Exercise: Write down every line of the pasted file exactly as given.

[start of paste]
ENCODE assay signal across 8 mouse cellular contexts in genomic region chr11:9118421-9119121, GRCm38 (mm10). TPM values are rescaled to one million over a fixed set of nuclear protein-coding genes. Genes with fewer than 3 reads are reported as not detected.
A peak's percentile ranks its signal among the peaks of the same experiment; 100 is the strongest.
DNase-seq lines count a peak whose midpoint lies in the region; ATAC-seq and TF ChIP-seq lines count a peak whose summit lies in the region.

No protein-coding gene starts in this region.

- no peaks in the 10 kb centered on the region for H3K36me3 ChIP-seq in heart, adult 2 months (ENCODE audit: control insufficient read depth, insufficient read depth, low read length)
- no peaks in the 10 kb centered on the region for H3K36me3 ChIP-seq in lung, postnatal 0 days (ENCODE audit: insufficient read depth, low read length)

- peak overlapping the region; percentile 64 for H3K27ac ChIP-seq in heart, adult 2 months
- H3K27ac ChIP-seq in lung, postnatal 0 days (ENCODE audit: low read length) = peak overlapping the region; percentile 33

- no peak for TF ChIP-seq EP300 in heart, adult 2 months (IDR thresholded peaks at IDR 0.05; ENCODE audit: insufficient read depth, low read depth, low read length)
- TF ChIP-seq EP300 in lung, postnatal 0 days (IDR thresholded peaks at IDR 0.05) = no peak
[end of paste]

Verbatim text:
ENCODE assay signal across 8 mouse cellular contexts in genomic region chr11:9118421-9119121, GRCm38 (mm10). TPM values are rescaled to one million over a fixed set of nuclear protein-coding genes. Genes with fewer than 3 reads are reported as not detected.
A peak's percentile ranks its signal among the peaks of the same experiment; 100 is the strongest.
DNase-seq lines count a peak whose midpoint lies in the region; ATAC-seq and TF ChIP-seq lines count a peak whose summit lies in the region.

No protein-coding gene starts in this region.

- no peaks in the 10 kb centered on the region for H3K36me3 ChIP-seq in heart, adult 2 months (ENCODE audit: control insufficient read depth, insufficient read depth, low read length)
- no peaks in the 10 kb centered on the region for H3K36me3 ChIP-seq in lung, postnatal 0 days (ENCODE audit: insufficient read depth, low read length)

- peak overlapping the region; percentile 64 for H3K27ac ChIP-seq in heart, adult 2 months
- H3K27ac ChIP-seq in lung, postnatal 0 days (ENCODE audit: low read length) = peak overlapping the region; percentile 33

- no peak for TF ChIP-seq EP300 in heart, adult 2 months (IDR thresholded peaks at IDR 0.05; ENCODE audit: insufficient read depth, low read depth, low read length)
- TF ChIP-seq EP300 in lung, postnatal 0 days (IDR thresholded peaks at IDR 0.05) = no peak